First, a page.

More Frequently Asked Questions About Gold and Silver Investing
We get lots of questions from the public about precious metals.
Some people are curious about the basics. Others are skeptical about the case for owning gold and silver. Still others are longtime customers who have highly specialized inquiries.
Here we will answer a few of the most common, most broadly relevant questions we get…
QUESTION: Is inflation being underreported?
ANSWER: Bureau of Labor Statistics officials recently trotted out a new inflation-reporting gimmick. They will again adjust the formula for measuring Consumer Price Inflation (CPI) as part of an ongoing effort to mask the full extent of currency debasement.
The two-sentence announcement simply states the index will use consumer expenditure data from 2019-2020. There isn’t enough detail to know exactly what this means, but it looks like an effort to raise the baseline numbers and thereby moderate reported price increases.
Americans will know for sure the fix is in when the headline CPI numbers begin to decline and the financial press starts cheering Biden and the Fed for conquering the inflation dragon.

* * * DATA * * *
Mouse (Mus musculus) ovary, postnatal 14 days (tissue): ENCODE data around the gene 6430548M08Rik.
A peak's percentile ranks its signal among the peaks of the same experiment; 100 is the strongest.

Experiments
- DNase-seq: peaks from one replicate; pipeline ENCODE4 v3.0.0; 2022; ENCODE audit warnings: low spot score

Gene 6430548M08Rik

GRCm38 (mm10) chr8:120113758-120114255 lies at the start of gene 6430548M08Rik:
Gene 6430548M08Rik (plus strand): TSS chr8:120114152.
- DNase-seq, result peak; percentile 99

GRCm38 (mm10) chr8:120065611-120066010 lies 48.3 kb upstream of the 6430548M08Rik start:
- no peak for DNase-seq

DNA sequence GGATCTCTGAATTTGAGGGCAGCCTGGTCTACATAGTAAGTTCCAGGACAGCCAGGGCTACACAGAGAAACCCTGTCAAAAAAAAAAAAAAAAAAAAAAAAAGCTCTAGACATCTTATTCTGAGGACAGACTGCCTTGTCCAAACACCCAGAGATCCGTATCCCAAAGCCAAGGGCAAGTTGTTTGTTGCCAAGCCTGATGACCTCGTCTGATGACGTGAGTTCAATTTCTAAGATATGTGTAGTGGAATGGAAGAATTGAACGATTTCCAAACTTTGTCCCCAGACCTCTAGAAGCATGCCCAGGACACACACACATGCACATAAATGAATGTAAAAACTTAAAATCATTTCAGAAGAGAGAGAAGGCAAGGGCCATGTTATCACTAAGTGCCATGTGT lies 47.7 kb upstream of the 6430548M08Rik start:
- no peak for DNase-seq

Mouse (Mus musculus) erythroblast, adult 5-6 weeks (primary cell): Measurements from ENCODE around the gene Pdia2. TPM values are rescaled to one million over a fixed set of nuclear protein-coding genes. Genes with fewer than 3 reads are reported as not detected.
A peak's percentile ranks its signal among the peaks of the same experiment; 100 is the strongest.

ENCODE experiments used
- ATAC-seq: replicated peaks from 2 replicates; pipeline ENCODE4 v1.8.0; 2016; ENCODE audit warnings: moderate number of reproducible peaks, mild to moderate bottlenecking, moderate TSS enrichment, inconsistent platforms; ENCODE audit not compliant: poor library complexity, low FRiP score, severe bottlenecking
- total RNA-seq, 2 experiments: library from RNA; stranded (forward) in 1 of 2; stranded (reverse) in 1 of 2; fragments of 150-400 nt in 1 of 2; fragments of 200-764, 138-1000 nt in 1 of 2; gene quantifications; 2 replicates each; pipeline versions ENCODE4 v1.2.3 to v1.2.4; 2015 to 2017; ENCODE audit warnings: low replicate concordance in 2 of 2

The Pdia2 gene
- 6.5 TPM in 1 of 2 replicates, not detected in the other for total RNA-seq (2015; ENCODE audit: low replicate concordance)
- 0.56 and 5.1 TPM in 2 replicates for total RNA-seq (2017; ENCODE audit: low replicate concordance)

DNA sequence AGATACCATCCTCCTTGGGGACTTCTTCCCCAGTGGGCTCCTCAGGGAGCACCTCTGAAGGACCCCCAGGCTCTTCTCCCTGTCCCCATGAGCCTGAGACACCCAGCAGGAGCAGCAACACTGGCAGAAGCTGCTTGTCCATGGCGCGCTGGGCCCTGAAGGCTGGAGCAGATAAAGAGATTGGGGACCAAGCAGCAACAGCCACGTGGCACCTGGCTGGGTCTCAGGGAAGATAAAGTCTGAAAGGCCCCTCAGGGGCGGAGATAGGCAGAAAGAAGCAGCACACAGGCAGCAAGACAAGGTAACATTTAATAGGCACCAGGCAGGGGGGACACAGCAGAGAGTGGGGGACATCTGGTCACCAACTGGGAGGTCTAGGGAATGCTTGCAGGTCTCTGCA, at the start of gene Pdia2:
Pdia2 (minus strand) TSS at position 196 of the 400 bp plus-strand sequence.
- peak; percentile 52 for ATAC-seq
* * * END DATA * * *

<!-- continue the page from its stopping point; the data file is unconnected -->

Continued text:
It is just the solution Americans should expect given the times. Bureaucrats will do nothing to actually shore up the Federal Reserve Note “dollar.” They will rely instead on phony statistics and a coordinated PR campaign.
QUESTION: I’m concerned the Biden administration will go after IRAs and cryptocurrencies. Will confiscating gold and silver coins be next?
ANSWER: It’s highly unlikely, in our view. While we don’t doubt that some officials within the Biden administration seek the power to seize investor wealth on a large scale, the most radical elements of the Biden agenda are being thwarted.
For example, Joe Biden’s attempt to install a Marxist to oversee the banking system failed after moderates in the U.S. Senate objected. And for the same reason, his “Build Back Better” agenda has been both scaled down and then outright blocked.
Confiscating precious metals wouldn’t be of much practical or strategic value for the administration, anyway.
Gold and silver represent about 0.5% of all liquid investment wealth.
And since the government has no intention of making the Federal Reserve Note “dollar” redeemable in precious metals again, it has no overriding need to acquire them.
Back during the Great Depression, the government ordered Americans to turn in their gold for payment in cash. The Federal Reserve and the U.S. Treasury needed gold in order to expand the currency supply. The government then devalued the dollar by raising the gold price.
Today, of course, the Fed can expand the currency supply at will. Therefore, the bigger threat to investors is that of confiscation of our fiat currency’s purchasing power through inflation.
Meanwhile, it would be far easier to seize assets sitting in financial accounts connected to the banking system – or most likely, though higher tax rates or changes to retirement account rules, such as requirements that such accounts buy government bonds, etc.